Sullivan, I looked at RPC’s links and nothing that hasn’t been well hashed over. Nothing new and nothing based in solid science.

    RPC, why don’t you read up on what was called Pink Disease. It was a serious disease of children in the first half of the 20th century. It was a leading cause of death, with about 23% of child deaths attributed to it. Eventually it was realized that it was actually mercury poisoning from teething powders. Many of the teething powders that were produced and sold had a grain of mercurous chloride in them. Yes, a grain. If you don’t have the conversion factor handy, that is 65,000 micrograms per dose. Yes, 65,000 micrograms of mercurous chloride per dose, and many children were given multiple doses. Many tens of millions of doses were sold, with a single company reporting sale of 30,000,000 doses in one year.

    Many tens of millions of children received many thousands of times more mercury from teething powders than ever received from vaccines. Mercury from teething powders gave many children pink disease and killed over a thousand. Where is the autism from the first half of the 20th century when children were given so much mercury that over a thousand were killed by it?

    Look up pink disease on PubMed. Lots of open access citations that go into great detail. Here is a good start.

    http://www.ncbi.nlm.nih.gov/pubmed/14821416

  13. RPClarke December 21, 2010 at 08:08 #

    daedalus, Thanks for your suggestion, which I will discuss below here.

    Nothing new and nothing based in solid science.

    But you fail to give any indication of what might be unsound about it. All you do is raise the matter of pink disease (aka acrodynia). And yet pink disease has zilch to do with my explanation of any autism causation, or the data I will be citing in relation to mercury. The key causal variable posited in my update review is constant inhalation of elemental mercury vapor. It matters little how many tons of mercurous chloride were applied to infants, as Hg2Cl2 is a very different chemical from mercury vapor. The former is a substantially stable solid, whereas the former is a highly reactive gas. Indeed it’s well-known that chlorine (gas) strongly counteracts the toxicity of mercury gas, rendering it far less toxic in chlor-alkali plants.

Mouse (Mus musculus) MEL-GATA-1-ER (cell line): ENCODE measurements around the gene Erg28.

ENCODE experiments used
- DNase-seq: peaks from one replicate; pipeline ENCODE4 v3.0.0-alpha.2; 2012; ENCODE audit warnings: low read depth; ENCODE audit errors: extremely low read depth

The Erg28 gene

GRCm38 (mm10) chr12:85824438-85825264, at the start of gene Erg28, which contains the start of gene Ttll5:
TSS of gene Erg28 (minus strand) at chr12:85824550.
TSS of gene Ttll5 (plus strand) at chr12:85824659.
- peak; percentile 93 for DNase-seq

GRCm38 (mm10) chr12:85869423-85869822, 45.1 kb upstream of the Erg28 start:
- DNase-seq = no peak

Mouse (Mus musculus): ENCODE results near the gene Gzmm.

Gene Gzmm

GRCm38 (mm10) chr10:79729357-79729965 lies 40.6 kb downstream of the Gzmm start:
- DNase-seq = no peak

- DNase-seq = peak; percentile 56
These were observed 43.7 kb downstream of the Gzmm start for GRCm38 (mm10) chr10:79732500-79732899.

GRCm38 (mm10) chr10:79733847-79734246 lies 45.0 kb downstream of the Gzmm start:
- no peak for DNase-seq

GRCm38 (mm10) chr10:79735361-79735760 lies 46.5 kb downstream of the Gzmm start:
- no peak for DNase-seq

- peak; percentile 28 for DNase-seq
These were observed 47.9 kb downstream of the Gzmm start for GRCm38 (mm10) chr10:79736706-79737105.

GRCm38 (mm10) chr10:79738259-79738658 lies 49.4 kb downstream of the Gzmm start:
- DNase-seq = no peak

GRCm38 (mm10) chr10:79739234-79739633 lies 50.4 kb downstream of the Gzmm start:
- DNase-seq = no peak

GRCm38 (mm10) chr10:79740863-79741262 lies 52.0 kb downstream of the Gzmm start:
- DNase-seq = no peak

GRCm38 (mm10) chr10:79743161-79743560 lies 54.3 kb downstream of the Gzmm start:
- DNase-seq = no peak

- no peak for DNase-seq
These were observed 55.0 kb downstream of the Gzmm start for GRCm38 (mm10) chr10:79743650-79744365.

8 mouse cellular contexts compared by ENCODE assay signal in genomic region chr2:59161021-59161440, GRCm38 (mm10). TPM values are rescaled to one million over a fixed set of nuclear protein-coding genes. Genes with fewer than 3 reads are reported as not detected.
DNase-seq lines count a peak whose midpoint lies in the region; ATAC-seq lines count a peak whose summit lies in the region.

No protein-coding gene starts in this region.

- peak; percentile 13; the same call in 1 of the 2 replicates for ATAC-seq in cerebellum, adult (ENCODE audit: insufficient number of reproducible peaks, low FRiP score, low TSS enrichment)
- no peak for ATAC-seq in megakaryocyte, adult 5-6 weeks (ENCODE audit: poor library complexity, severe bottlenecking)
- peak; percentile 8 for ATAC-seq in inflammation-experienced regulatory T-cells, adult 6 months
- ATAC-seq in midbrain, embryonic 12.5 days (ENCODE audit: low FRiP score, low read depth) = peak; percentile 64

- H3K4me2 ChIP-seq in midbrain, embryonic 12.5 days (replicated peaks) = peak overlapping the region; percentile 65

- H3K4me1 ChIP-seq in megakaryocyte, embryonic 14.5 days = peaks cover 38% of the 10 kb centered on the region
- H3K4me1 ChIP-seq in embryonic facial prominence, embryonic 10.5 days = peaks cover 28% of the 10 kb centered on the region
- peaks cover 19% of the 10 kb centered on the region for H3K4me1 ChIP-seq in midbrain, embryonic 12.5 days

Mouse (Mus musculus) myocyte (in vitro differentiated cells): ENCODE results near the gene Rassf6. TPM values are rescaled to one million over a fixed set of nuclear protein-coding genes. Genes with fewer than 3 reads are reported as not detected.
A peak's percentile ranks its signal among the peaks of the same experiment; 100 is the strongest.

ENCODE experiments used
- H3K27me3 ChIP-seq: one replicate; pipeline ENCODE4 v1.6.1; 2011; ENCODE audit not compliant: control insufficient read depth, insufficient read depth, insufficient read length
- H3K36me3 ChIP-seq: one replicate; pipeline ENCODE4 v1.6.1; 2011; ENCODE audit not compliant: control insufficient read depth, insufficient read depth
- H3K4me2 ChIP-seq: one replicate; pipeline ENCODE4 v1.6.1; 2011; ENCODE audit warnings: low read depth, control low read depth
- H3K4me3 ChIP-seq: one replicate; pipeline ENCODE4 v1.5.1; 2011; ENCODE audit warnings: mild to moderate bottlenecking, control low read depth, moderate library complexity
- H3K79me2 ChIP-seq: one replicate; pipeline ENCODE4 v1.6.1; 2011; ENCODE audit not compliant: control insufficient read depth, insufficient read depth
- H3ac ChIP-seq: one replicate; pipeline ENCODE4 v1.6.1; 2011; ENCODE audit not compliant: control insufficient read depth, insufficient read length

I’ve previously pointed out that trying to have a useful discussion here becomes a waste of time because the audience is so religiously convinced of its false notions about autism not having anything to do with mercury. The touching notion of the FDA as being a credible authority reflects that religious, scientifically-vacuous, faith here. Huge numbers of people would incline instead to find any condemnation from fascist oppressors such as the FDA to be an endorsement and vice versa. I look forward to the day when you catch up with them!

  14. RPClarke December 21, 2010 at 08:31 #

    Chris,

    muckraking is not how one presents real evidence. Producing the science, rather than website deriding persons you dislike would be much more effective.

    On the contrary there is plenty of science and real evidence on my site (and yet more in the update review not on the site), just it’s not in accordance with the positions held by those who find a home at lbrb.

    As for the concept of muckraking, you can see that in truckloads in the supposedly wonderful books by Offit and Fitzpatrick. My above-linked commentaries on them consist instead almost entirely of critiques of their outrageous cheap scientific errors. I do point out such things as the very peculiar citation system used by Offit which so conveniently hides from readers his lack of documentary support for his key assertions. That’s not muckraking, more like exposure of very serious deceit aimed at distorting understanding of the science. Whether that was a deliberate deceiving ploy by Offit or instead he just naturally inclines to such defectiveness I wouldn’t know, but it certainly warrants pointing out anyway.

  15. Chris December 21, 2010 at 20:00 #

    I don’t care what is on your site. All I see is you complaining about people in the too long bits to read. I have absolutely no interest in your opinion of other people. If you want to argue the science, then post the science. Do not post links to your site, to a news articles or similar ilk. Post the journal, title, date of the papers (like a review) that supports your argument. Nothing else.

    If you have evidence that the DTaP vaccine has more risk than pertussis, tetanus or pertussis… please present it. If you have any evidence that a child being subjected to a particular variety of chelation, present the science.

    Unfortunately, the prevailing science shows that children who have had real heavy metal poisoning severe enough to require chelation, do not have the neurological damage repaired. A classic paper on that is: Pink ladies: mercury poisoning in twin girls:

    Before admission the twins had regressed developmentally and were unable to feed orally, sit or walk. Over the 8 weeks in hospital they showed some minor neurocognitive improvements, but their long-term prognosis is uncertain.

    Here is a review paper on lead: Dimercaptosuccinic acid (succimer; DMSA) in inorganic lead poisoning.: